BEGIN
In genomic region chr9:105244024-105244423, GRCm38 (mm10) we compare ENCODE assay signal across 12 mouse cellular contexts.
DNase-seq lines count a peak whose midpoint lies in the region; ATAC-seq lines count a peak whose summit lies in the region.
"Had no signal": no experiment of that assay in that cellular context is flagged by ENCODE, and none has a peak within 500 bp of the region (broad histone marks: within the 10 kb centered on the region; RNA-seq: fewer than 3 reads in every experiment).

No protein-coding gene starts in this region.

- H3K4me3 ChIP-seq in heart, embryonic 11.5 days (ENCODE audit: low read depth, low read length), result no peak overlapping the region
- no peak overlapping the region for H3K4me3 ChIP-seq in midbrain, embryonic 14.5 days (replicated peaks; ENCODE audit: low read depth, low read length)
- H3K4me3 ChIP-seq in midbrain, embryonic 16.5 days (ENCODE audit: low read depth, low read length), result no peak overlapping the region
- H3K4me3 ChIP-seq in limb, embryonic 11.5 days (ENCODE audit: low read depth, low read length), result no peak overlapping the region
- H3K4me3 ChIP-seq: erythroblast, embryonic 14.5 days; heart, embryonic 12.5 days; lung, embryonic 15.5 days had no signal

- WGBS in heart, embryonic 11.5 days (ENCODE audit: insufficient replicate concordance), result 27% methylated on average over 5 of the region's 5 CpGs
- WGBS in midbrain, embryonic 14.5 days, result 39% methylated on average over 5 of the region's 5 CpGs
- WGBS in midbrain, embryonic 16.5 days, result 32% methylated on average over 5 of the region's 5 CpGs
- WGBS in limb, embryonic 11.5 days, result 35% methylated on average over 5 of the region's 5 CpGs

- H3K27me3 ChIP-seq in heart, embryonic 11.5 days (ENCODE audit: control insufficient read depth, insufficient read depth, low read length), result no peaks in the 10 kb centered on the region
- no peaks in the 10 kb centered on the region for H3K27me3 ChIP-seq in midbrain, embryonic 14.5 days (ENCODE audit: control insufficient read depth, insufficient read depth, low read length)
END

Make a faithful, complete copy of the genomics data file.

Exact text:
In genomic region chr9:105244024-105244423, GRCm38 (mm10) we compare ENCODE assay signal across 12 mouse cellular contexts.
DNase-seq lines count a peak whose midpoint lies in the region; ATAC-seq lines count a peak whose summit lies in the region.
"Had no signal": no experiment of that assay in that cellular context is flagged by ENCODE, and none has a peak within 500 bp of the region (broad histone marks: within the 10 kb centered on the region; RNA-seq: fewer than 3 reads in every experiment).

No protein-coding gene starts in this region.

- H3K4me3 ChIP-seq in heart, embryonic 11.5 days (ENCODE audit: low read depth, low read length), result no peak overlapping the region
- no peak overlapping the region for H3K4me3 ChIP-seq in midbrain, embryonic 14.5 days (replicated peaks; ENCODE audit: low read depth, low read length)
- H3K4me3 ChIP-seq in midbrain, embryonic 16.5 days (ENCODE audit: low read depth, low read length), result no peak overlapping the region
- H3K4me3 ChIP-seq in limb, embryonic 11.5 days (ENCODE audit: low read depth, low read length), result no peak overlapping the region
- H3K4me3 ChIP-seq: erythroblast, embryonic 14.5 days; heart, embryonic 12.5 days; lung, embryonic 15.5 days had no signal

- WGBS in heart, embryonic 11.5 days (ENCODE audit: insufficient replicate concordance), result 27% methylated on average over 5 of the region's 5 CpGs
- WGBS in midbrain, embryonic 14.5 days, result 39% methylated on average over 5 of the region's 5 CpGs
- WGBS in midbrain, embryonic 16.5 days, result 32% methylated on average over 5 of the region's 5 CpGs
- WGBS in limb, embryonic 11.5 days, result 35% methylated on average over 5 of the region's 5 CpGs

- H3K27me3 ChIP-seq in heart, embryonic 11.5 days (ENCODE audit: control insufficient read depth, insufficient read depth, low read length), result no peaks in the 10 kb centered on the region
- no peaks in the 10 kb centered on the region for H3K27me3 ChIP-seq in midbrain, embryonic 14.5 days (ENCODE audit: control insufficient read depth, insufficient read depth, low read length)